journal = "Psychology of Addictive Behaviors",
issn = "0893-164X",
publisher = "Educational Publishing Foundation",
number = "1",

}

Do Brief Personalized Feedback Interventions Work for Mandated Students or Is It Just Getting Caught That Works? / White, Helene Raskin; Mun, Eun-Young; Morgan, Thomas J.

In: Psychology of Addictive Behaviors, Vol. 22, No. 1, 01.03.2008, p. 107-116.

Research output: Contribution to journalArticleResearchpeer-review

TY - JOUR

T1 - Do Brief Personalized Feedback Interventions Work for Mandated Students or Is It Just Getting Caught That Works?

AU - White, Helene Raskin

AU - Mun, Eun-Young

AU - Morgan, Thomas J.

PY - 2008/3/1

Y1 - 2008/3/1

N2 - Studies evaluating the efficacy of brief interventions with mandated college students have reported declines in drinking from baseline to short-term follow-up regardless of intervention condition. A key question is whether these observed changes are due to the intervention or to the incident and/or reprimand. This study evaluates a brief personalized feedback intervention (PFI) for students (N = 230) who were referred to a student assistance program because of infractions of university rules regarding substance use to determine whether observed changes in substance use are attributable to the intervention. Half the students received immediate feedback (at baseline and after the 2-month follow-up), and half received delayed feedback (only after the 2-month follow-up). Students in both conditions generally reduced their drinking and alcohol-related problems from baseline to the 2-month follow-up and from the 2-month to the 7-month follow-up; however, there were no significant between-group differences at either follow-up. Therefore, it appears that the incident and/or reprimand are important instigators of mandated student change and that written PFIs do not enhance these effects on a short-term basis but may on a longer term basis.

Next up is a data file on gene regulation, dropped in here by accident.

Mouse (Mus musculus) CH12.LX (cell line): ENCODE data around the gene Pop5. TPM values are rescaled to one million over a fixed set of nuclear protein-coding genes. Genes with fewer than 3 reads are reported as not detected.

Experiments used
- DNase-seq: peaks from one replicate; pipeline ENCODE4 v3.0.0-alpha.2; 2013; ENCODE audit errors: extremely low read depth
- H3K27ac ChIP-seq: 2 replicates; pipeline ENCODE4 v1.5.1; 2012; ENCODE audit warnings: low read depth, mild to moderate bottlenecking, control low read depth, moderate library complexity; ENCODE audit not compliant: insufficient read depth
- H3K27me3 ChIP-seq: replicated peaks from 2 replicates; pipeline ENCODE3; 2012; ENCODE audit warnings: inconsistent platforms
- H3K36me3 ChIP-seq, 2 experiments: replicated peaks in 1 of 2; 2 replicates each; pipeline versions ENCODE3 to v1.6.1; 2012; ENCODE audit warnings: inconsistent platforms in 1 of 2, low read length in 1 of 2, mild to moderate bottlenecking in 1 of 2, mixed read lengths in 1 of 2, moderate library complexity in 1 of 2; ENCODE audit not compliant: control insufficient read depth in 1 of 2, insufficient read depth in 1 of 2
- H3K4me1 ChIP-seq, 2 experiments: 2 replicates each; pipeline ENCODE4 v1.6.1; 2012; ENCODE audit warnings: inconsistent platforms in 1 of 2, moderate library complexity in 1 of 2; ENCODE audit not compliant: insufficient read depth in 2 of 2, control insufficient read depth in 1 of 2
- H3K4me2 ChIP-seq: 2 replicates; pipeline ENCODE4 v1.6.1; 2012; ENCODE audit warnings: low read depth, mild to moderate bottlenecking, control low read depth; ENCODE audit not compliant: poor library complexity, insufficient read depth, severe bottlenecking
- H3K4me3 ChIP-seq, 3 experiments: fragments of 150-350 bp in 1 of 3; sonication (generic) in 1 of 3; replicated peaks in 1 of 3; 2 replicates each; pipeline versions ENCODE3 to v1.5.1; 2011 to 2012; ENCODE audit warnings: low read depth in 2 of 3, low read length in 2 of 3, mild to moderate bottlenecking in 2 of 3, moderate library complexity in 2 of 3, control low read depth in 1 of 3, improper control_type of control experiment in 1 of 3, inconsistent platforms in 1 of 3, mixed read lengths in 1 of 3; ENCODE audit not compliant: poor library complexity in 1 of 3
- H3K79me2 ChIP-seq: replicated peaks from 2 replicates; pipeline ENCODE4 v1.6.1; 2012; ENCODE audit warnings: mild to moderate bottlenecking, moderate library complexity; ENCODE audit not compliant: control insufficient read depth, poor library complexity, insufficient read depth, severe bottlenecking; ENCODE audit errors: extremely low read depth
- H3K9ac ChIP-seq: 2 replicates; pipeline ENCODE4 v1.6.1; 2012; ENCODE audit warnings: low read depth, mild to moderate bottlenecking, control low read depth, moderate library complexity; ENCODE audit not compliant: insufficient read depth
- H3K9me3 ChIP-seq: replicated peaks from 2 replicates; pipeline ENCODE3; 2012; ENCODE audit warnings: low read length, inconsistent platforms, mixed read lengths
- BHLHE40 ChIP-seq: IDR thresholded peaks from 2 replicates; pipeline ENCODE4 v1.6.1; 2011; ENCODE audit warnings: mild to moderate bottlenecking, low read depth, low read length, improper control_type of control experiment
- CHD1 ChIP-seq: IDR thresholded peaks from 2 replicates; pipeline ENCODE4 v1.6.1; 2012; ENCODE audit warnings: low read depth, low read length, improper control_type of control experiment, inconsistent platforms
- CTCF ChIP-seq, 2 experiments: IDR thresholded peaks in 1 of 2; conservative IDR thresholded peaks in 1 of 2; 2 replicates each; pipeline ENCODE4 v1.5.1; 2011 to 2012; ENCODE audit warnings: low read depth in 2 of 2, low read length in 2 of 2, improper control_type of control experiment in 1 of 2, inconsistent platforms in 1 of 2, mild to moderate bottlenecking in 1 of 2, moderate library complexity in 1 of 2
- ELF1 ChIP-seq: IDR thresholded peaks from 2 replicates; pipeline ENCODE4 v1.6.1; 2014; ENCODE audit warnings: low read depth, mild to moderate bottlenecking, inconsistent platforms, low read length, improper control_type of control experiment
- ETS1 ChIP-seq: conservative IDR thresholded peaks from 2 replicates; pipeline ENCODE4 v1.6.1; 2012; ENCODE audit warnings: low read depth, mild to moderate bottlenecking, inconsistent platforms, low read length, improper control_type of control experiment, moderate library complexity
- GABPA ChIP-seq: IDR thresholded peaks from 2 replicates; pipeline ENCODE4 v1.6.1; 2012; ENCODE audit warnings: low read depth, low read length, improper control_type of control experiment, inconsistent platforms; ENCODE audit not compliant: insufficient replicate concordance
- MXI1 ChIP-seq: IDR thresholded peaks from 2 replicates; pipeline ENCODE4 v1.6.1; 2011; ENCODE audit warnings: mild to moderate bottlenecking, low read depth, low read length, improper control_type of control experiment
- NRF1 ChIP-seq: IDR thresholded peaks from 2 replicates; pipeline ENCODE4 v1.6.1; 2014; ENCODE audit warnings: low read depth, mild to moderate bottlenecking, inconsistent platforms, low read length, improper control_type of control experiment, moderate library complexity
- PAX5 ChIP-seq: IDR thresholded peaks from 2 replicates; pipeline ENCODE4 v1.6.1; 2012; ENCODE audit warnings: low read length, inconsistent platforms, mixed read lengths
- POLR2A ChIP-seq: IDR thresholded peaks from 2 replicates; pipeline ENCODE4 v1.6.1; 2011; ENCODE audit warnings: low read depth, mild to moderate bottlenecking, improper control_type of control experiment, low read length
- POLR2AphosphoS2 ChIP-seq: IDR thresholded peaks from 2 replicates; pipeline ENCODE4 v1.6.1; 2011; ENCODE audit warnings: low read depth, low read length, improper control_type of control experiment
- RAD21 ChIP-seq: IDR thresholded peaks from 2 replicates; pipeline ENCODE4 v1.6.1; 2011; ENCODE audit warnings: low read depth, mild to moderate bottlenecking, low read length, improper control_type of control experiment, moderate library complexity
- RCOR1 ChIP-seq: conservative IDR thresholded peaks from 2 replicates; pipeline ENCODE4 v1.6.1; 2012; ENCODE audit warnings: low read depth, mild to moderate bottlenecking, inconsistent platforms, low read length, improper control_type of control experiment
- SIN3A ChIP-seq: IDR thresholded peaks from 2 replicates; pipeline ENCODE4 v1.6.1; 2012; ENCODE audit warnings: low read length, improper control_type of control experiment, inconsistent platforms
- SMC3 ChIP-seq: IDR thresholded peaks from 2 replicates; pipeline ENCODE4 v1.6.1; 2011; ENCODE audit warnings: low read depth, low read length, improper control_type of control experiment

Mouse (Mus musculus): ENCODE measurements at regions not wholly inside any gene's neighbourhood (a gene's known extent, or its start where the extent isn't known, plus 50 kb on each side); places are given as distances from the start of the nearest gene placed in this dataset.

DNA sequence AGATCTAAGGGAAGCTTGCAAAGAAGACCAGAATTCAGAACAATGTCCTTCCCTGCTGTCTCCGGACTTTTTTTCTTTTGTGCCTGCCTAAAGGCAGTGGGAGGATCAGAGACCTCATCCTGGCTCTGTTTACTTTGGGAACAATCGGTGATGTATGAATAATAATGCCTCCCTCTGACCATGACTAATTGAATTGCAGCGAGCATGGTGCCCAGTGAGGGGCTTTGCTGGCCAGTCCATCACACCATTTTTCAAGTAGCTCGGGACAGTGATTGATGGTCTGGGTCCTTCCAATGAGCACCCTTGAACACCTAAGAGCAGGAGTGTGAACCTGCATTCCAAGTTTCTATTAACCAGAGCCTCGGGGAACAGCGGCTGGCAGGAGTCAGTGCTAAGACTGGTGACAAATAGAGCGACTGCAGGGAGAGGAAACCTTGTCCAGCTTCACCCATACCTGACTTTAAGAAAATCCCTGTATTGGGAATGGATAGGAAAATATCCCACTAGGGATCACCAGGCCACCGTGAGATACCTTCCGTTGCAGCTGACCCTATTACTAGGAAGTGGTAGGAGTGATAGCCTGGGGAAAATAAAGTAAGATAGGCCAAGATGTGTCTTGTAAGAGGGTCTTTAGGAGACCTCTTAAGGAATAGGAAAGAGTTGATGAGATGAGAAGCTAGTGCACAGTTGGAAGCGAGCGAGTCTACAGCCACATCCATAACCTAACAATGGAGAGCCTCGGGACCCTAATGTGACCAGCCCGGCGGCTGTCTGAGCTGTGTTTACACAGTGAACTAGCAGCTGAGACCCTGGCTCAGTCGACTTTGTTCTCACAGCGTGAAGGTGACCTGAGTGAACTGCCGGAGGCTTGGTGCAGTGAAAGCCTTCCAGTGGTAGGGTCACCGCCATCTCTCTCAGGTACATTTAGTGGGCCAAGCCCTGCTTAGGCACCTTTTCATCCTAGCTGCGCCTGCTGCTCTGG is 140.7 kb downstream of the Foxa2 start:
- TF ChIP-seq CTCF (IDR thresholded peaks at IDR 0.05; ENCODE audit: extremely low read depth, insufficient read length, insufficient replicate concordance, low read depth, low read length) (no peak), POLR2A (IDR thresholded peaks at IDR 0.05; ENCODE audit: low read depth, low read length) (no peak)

AB - Studies evaluating the efficacy of brief interventions with mandated college students have reported declines in drinking from baseline to short-term follow-up regardless of intervention condition. A key question is whether these observed changes are due to the intervention or to the incident and/or reprimand. This study evaluates a brief personalized feedback intervention (PFI) for students (N = 230) who were referred to a student assistance program because of infractions of university rules regarding substance use to determine whether observed changes in substance use are attributable to the intervention. Half the students received immediate feedback (at baseline and after the 2-month follow-up), and half received delayed feedback (only after the 2-month follow-up). Students in both conditions generally reduced their drinking and alcohol-related problems from baseline to the 2-month follow-up and from the 2-month to the 7-month follow-up; however, there were no significant between-group differences at either follow-up. Therefore, it appears that the incident and/or reprimand are important instigators of mandated student change and that written PFIs do not enhance these effects on a short-term basis but may on a longer term basis.

KW - alcohol

KW - brief interventions

KW - college students

KW - drugs

KW - mandated students

UR - http://www.scopus.com/inward/record.url?scp=40749086250&partnerID=8YFLogxK

U2 - 10.1037/0893-164X.22.1.107

DO - 10.1037/0893-164X.22.1.107

M3 - Article

VL - 22

SP - 107

EP - 116

JO - Psychology of Addictive Behaviors

JF - Psychology of Addictive Behaviors

SN - 0893-164X

IS - 1

ER -